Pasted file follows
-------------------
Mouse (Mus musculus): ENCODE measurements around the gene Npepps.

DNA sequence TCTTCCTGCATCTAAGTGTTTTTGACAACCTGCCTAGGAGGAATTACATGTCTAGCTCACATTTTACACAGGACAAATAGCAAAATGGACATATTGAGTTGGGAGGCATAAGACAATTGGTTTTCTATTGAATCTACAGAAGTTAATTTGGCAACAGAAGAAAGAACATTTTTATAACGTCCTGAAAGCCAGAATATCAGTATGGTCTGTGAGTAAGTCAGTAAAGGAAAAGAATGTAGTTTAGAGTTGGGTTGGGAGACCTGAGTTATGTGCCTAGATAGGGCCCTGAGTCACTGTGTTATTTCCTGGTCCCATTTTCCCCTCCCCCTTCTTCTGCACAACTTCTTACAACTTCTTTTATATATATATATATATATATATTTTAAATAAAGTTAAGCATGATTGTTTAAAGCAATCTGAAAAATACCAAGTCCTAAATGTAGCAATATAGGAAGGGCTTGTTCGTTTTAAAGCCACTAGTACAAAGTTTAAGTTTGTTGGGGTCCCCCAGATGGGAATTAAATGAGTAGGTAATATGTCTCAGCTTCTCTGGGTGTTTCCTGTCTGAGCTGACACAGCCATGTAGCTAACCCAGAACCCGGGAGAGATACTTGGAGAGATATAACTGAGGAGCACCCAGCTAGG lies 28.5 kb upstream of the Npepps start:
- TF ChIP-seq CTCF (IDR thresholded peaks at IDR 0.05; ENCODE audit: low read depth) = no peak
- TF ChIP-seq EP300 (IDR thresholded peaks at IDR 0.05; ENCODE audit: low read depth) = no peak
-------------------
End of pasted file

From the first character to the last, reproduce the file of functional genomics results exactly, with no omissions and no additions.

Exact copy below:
Mouse (Mus musculus): ENCODE measurements around the gene Npepps.

DNA sequence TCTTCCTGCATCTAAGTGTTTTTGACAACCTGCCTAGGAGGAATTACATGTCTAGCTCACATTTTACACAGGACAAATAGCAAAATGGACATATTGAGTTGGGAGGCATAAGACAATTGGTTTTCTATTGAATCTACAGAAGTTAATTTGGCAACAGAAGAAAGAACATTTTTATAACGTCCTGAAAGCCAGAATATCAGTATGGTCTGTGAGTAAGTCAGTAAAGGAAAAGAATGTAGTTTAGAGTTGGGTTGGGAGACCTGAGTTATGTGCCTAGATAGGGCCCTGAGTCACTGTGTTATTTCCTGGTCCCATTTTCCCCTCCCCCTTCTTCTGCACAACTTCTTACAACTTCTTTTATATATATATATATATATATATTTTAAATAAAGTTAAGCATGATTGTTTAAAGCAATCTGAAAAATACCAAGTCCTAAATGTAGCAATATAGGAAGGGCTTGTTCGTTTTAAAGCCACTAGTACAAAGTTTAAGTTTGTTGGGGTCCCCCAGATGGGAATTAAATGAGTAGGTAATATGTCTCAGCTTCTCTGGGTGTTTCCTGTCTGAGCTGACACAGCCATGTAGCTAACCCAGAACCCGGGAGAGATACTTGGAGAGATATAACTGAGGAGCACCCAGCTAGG lies 28.5 kb upstream of the Npepps start:
- TF ChIP-seq CTCF (IDR thresholded peaks at IDR 0.05; ENCODE audit: low read depth) = no peak
- TF ChIP-seq EP300 (IDR thresholded peaks at IDR 0.05; ENCODE audit: low read depth) = no peak